Only 2 studies, by Liao et al.20 and Rennotte et al.,40 reported on preoperative and postoperative AHI in patients using CPAP treatment (Table 5). One hundred patients received CPAP before surgery, and 51 patients continued CPAP in the postoperative period. The preoperative baseline AHI without CPAP was reduced significantly with postoperative CPAP use (preoperative AHI versus postoperative AHI, 37 ± 19 vs 12 ± 16 events per hour; mean difference, 27.52; 95% CI, 22.09–32.96; P < 0.001). Only Liao et al.20 compared perioperative AHI between CPAP versus no-CPAP group.
Five of 6 studies reported LOS.20,22,40–42 Four studies were used in the meta-analysis because they provided information on LOS by reporting mean ± SD20,41 or median (range), which could be converted to mean ± SD.42,43 The study by O’Gorman et al.22 was excluded from the analysis because LOS was provided in median (interquartile range). In the case-series study by Rennotte et al.,40 1 patient died on the 14th postoperative day, and 1 experienced postoperative adverse events with LOS of 35 days. Both these patients were in the no-CPAP group. Overall, in these 4 studies, the LOS showed a trend toward significance for the CPAP group (n = 278) versus no-CPAP group (n = 300) (4.0 ± 4.0 vs 4.4 ± 8.2 days, mean difference, −0.79; 95% CI, −1.59 to 0.01; asymptotic P = 0.05) (Fig. 5).
This systematic review/meta-analysis is the first to examine the effectiveness of CPAP therapy on postoperative adverse events, postoperative AHI, and LOS in OSA patients undergoing surgery. There was no significant difference in postoperative adverse events between CPAP (events = 134) and no-CPAP groups (event = 133) (P = 0.19). Patients with OSA who used CPAP either preoperatively and/or postoperatively compared with no-CPAP had a risk ratio of 0.88 (0.73–1.06) and 12% risk reduction of postoperative adverse events with a corresponding NNTB of 45.
The preoperative baseline AHI without CPAP was reduced significantly with postoperative CPAP use (preoperative AHI versus postoperative AHI, 37 ± 19 vs 12 ± 16 events per hour, P < 0.001). LOS showed a trend toward significance for the CPAP group versus no-CPAP group (4.0 ± 4.0 vs 4.4 ± 8.2 days; P = 0.05).
Despite advancement in anesthesia and surgical care, adverse postoperative events remain a significant problem in OSA patients undergoing surgery. OSA has been associated with an increased risk of postoperative oxygen desaturation, respiratory failure, atrial fibrillation, cardiac events, ICU transfers, and longer hospital stay.11–15 Furthermore, the risk may increase with undiagnosed and untreated OSA patients. Sedatives, narcotics, and anesthetics have been shown to increase pharyngeal collapse, decrease ventilatory response, and impair the arousal response, leading to worsening of sleep-disordered breathing in the perioperative period and postoperative complications. CPAP remains the most effective therapy for OSA, acting as a pneumatic splint to maintain upper airway patency as well as improving lung volumes and reducing atelectasis, thereby significantly reducing apneas and hypopneas and the associated hypoxemic and hypercapnic events. CPAP therapy can also decrease upper airway edema and inflammation leading to increased upper airway volume and stability. The application of CPAP also improves gas exchange, minimizes atelectasis formation, and increases functional residual capacity and oxygenation with reduction in the work of breathing.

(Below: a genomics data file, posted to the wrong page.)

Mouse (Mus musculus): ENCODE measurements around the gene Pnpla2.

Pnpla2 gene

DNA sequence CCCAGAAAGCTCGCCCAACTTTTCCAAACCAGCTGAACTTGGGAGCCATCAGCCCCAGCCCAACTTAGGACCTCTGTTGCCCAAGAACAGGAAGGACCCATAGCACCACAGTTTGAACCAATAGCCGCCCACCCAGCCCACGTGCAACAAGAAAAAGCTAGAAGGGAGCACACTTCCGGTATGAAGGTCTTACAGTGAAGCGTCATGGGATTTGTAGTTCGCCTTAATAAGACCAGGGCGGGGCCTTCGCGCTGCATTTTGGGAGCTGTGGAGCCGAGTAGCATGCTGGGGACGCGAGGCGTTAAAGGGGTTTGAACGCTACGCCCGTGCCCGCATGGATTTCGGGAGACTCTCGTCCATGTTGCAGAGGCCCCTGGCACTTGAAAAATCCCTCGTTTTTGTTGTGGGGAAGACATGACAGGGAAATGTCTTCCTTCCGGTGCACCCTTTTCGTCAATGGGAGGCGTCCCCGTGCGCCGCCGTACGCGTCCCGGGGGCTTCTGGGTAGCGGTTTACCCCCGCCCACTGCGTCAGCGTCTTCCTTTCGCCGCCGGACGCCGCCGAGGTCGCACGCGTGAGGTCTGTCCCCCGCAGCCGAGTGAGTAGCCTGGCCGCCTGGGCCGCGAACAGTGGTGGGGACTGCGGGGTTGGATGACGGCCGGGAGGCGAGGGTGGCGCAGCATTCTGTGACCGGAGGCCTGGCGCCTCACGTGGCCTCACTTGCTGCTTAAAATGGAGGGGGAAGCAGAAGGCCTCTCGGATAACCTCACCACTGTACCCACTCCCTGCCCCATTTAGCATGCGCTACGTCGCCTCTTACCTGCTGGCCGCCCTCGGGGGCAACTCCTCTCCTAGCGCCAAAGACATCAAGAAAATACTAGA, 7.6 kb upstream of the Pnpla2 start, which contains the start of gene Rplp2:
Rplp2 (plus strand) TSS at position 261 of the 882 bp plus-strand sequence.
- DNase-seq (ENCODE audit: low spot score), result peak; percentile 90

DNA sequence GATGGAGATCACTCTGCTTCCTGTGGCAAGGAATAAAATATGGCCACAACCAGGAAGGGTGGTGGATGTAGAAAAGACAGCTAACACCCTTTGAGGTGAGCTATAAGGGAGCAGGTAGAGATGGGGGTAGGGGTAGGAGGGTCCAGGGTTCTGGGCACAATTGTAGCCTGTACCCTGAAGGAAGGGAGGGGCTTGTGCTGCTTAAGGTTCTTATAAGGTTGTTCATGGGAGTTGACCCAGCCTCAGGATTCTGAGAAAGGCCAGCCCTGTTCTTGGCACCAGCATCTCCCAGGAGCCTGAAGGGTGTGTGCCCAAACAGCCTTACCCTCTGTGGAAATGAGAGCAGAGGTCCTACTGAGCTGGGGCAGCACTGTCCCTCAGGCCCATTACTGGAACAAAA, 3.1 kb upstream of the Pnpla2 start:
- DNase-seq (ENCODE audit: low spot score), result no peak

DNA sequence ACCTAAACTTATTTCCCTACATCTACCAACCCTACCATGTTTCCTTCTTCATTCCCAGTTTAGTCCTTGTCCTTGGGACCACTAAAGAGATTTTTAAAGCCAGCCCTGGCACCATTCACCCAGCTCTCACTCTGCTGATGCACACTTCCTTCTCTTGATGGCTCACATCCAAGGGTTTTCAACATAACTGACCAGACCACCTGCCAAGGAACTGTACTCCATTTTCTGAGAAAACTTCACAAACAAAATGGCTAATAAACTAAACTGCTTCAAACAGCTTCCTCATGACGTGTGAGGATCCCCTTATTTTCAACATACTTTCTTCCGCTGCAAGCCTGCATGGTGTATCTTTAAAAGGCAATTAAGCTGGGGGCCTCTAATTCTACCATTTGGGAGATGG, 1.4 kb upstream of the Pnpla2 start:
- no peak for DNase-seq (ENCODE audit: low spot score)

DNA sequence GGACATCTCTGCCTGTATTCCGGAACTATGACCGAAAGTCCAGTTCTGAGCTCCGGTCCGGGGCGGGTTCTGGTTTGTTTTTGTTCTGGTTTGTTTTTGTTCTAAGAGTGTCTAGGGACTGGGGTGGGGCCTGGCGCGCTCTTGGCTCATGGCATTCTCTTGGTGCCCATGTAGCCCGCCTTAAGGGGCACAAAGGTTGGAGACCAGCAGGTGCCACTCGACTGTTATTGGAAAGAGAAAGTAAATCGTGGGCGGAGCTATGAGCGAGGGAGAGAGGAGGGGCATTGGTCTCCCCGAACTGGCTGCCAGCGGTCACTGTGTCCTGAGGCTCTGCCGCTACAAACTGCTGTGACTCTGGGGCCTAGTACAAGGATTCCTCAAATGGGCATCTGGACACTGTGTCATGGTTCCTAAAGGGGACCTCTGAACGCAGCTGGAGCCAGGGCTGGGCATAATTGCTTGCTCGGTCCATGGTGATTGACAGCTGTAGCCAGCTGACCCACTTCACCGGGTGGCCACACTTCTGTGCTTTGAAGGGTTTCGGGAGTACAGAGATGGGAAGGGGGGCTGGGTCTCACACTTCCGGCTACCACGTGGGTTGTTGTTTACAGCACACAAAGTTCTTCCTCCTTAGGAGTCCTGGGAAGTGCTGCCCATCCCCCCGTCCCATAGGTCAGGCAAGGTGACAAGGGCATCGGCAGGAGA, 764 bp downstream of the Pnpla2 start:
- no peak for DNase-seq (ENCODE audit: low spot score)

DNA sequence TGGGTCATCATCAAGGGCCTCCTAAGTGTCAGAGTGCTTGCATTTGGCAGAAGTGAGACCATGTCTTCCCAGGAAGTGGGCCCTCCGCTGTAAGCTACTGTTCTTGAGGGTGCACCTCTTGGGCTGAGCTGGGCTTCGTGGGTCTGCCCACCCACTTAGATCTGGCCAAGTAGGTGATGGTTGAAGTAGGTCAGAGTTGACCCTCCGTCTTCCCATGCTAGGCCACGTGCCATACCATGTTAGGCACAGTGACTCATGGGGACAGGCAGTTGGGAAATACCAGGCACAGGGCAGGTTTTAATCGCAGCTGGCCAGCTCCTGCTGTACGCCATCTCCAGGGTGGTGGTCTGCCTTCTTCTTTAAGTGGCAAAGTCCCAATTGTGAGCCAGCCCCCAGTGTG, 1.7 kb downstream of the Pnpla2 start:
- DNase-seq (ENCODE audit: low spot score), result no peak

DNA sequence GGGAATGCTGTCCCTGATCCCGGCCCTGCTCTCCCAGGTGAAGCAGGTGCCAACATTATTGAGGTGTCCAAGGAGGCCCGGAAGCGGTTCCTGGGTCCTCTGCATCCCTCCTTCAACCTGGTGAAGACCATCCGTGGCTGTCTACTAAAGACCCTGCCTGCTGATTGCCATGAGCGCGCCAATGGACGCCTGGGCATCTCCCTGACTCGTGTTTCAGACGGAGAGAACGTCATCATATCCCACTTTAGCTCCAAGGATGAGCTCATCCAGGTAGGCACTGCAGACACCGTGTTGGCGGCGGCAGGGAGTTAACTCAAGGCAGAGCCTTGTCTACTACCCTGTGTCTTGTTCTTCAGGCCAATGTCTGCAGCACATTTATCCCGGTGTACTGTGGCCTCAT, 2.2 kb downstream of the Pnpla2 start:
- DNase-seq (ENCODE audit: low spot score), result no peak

CPAP has been shown to alleviate the symptoms of OSA, including amelioration of excessive daytime sleepiness, restoration of quality of life, improvement in vigilance, concentration and memory, lessening of fatigue, reduction of health care resource usage, and a decrease in traffic accidents.17,44–47 One study has shown reduced daytime sleepiness and decreased usage of medications for associated medical diseases by identifying patients having OSA in the preoperative clinic and providing long-term CPAP treatment.21 Moreover, long-term CPAP use has been associated with reduction in cardiovascular morbidity and mortality in both men and women with severe OSA.48,49 CPAP in sleep apnea patients improves existing comorbidities, including hypertension,50 cardiac function,51 diabetes mellitus,52 and other physiologic functions.53 It is possible that CPAP may improve preoperative optimization of such comorbidities. As perioperative physicians, anesthesiologists are positioned uniquely to diagnose and treat OSA, thereby providing an opportunity to improve the long-term health outcomes, including better sleep quality and less daytime sleepiness.21
The efficacy of CPAP in patients without a diagnosis of OSA has been well established for abdominal and cardiac surgery in the postoperative setting. Squadrone et al.26 demonstrated that the use of CPAP led to a reduction in the incidence of endotracheal intubation, pneumonia, infection, and sepsis in patients who develop hypoxemia after elective major abdominal surgery. Zarbock et al.30 also noted significant reduction in the rate of pulmonary complications with the prophylactic use of nasal CPAP in patients undergoing elective cardiac surgery. Kindgen-Milles et al.28 found that CPAP significantly reduced pulmonary morbidity and LOS after thoracoabdominal aortic surgery. A meta-analysis of 9 RCTs in patients undergoing abdominal surgery reported a reduction in the rate of postoperative pulmonary complications with the perioperative use of CPAP.27
The efficacy of CPAP in OSA patients undergoing surgery recently was demonstrated by Mutter et al.54 This cohort study demonstrated that CPAP significantly decreased the risk of cardiovascular complications, primarily cardiac arrest and shock. The cardiovascular complications were significantly different between undiagnosed OSA (odds ratio, 2.20 [95% CI, 1.16–4.17]) and diagnosed OSA patients (odds ratio, 0.75 [95% CI, 0.43–1.28]). Patients with a preoperative diagnosis of OSA and prescription for CPAP were less than half as likely to experience cardiovascular complications as those diagnosed after surgery.